17.  Reliance was placed on the decision of this Court in Jardine Henderson Ltd. v Their Employees [AIR 1967 SC 515) which was a case involving the payment of gratuity and provident fund by way of retiring benefits and is of little relevance to the facts of this case. He also relied on the decision in the Brooke Bond Limited case (supra) where in the opening paragraphs of the judgment the Tribunal had expressed the view that although promotion was a management 17 function and had to be left mainly to the discretion of management, in an appropriate case the workman had a right to demand relief when the just claim of the senior employees were overlooked.

18.  Reference was lastly made to the decision of this Court in Workmen employed by Hindustan Lever Limited v. Hindustan Lever Limited, [(1984) 4 SCC 392], where reference had been made to the earlier decisions in the Brooke Bond case (supra) and the Hindustan Lever Limited case (supra) and an observation had been made that the view taken in the said cases that promotion is a managerial function may have to be re-examined in an appropriate case.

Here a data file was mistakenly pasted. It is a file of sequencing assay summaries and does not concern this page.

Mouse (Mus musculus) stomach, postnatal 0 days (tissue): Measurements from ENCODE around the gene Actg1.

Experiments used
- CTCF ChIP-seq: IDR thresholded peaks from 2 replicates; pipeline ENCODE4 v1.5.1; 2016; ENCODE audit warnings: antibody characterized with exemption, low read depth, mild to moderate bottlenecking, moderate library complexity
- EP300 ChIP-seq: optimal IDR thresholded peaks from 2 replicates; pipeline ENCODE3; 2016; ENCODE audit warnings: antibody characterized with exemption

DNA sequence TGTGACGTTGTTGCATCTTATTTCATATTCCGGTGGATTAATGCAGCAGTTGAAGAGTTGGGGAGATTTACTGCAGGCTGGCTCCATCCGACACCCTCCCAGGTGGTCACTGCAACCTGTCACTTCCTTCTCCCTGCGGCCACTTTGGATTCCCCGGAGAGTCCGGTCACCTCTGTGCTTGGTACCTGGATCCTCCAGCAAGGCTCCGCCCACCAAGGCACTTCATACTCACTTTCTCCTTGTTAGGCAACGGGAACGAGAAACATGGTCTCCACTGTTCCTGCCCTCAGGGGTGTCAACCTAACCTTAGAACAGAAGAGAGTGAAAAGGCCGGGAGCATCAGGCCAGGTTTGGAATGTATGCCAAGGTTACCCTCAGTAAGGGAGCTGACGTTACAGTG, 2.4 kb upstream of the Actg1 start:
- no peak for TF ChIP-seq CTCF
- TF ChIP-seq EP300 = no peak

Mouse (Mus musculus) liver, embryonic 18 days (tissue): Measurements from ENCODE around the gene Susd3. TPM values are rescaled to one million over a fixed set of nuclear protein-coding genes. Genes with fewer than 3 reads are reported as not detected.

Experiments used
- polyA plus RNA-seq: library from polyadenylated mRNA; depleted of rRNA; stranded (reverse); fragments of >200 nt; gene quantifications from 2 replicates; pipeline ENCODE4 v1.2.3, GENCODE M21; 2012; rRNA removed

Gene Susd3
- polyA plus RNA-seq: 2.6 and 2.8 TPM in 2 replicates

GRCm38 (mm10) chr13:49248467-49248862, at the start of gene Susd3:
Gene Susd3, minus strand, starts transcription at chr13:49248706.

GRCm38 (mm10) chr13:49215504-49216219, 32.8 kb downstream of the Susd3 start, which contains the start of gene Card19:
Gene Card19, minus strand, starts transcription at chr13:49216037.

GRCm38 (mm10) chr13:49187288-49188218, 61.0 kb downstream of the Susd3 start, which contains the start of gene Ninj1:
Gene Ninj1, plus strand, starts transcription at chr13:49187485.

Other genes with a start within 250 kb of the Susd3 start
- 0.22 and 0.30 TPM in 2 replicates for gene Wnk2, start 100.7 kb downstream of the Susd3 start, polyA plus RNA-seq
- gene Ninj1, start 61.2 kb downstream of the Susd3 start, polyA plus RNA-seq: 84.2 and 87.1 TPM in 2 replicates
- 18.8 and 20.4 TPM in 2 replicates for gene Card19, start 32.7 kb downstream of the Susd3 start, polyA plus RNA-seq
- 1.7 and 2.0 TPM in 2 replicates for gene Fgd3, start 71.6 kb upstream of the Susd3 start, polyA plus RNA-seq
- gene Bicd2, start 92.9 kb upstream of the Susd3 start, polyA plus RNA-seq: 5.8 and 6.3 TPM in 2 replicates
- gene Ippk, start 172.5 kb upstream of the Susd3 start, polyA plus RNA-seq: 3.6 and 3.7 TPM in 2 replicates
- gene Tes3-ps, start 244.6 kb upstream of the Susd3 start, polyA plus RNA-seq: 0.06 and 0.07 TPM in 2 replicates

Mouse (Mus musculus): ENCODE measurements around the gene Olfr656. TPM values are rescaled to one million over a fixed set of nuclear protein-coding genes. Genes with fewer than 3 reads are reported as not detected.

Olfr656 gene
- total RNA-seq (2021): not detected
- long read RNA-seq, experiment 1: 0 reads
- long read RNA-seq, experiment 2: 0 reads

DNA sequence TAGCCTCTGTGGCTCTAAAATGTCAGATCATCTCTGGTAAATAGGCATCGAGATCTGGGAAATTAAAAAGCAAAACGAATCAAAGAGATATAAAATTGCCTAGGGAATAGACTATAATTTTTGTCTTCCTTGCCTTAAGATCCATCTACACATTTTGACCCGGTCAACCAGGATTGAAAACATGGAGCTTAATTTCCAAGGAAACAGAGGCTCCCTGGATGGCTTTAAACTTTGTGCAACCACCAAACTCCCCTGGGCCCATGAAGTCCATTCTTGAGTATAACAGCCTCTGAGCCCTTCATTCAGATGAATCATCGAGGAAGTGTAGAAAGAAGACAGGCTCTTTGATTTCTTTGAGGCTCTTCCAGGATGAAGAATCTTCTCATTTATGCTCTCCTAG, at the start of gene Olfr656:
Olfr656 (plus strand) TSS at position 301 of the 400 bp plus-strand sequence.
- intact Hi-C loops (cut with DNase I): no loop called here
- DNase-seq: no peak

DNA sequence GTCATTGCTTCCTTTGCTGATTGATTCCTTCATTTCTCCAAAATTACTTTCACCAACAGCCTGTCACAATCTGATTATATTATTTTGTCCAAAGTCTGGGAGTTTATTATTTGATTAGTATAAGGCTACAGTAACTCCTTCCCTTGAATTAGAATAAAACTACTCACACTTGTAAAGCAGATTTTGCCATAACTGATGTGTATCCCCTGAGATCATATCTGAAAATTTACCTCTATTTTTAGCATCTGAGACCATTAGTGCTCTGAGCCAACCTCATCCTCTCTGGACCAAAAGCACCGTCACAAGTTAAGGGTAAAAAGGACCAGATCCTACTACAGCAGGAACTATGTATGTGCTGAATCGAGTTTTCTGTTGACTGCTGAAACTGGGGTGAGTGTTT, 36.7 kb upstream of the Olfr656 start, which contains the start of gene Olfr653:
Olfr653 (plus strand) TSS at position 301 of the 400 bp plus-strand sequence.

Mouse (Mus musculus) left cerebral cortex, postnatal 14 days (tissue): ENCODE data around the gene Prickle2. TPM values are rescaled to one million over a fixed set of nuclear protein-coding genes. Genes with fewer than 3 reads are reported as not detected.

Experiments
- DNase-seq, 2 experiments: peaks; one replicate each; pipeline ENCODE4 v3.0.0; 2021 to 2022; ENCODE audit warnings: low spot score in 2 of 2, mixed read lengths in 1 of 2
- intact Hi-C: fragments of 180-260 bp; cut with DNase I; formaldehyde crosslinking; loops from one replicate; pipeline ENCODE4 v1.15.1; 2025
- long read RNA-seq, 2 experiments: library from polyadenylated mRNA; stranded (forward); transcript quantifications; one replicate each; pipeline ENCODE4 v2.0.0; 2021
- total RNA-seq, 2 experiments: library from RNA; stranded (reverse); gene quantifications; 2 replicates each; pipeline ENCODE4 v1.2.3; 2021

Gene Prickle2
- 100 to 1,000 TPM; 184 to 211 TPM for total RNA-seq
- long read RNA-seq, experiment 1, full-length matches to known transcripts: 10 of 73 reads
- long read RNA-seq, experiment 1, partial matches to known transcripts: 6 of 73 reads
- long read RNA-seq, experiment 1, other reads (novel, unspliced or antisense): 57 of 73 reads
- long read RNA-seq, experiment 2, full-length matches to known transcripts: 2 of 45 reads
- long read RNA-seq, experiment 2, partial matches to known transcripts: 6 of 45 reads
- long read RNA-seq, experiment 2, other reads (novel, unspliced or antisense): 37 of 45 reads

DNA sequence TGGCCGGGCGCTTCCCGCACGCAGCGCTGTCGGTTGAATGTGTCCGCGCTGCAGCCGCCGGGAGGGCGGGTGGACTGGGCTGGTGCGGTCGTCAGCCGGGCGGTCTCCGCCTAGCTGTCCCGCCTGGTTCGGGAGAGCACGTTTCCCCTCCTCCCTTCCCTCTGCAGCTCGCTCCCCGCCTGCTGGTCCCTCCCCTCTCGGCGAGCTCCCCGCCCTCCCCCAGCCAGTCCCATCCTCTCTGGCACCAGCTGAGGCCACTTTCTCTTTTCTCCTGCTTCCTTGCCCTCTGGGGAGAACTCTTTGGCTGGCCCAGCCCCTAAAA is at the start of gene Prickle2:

19.  Mr. De contended that the Award of the Labour Court was fully justified in the facts and circumstances of the case and 18 the High Court had rightly upheld the same.

20.  From the facts as set out hereinabove and the submissions made by the respective parties, we are left to decide the question as to whether even in the light of the Tribunal's finding that the work performed by the respondent Nos. 2-15 was of a permanent nature on account whereof their services were required throughout the year, it could have declared the said workmen to be permanent or whether such declaration amounted to usurpation of the management's functions which were beyond its powers.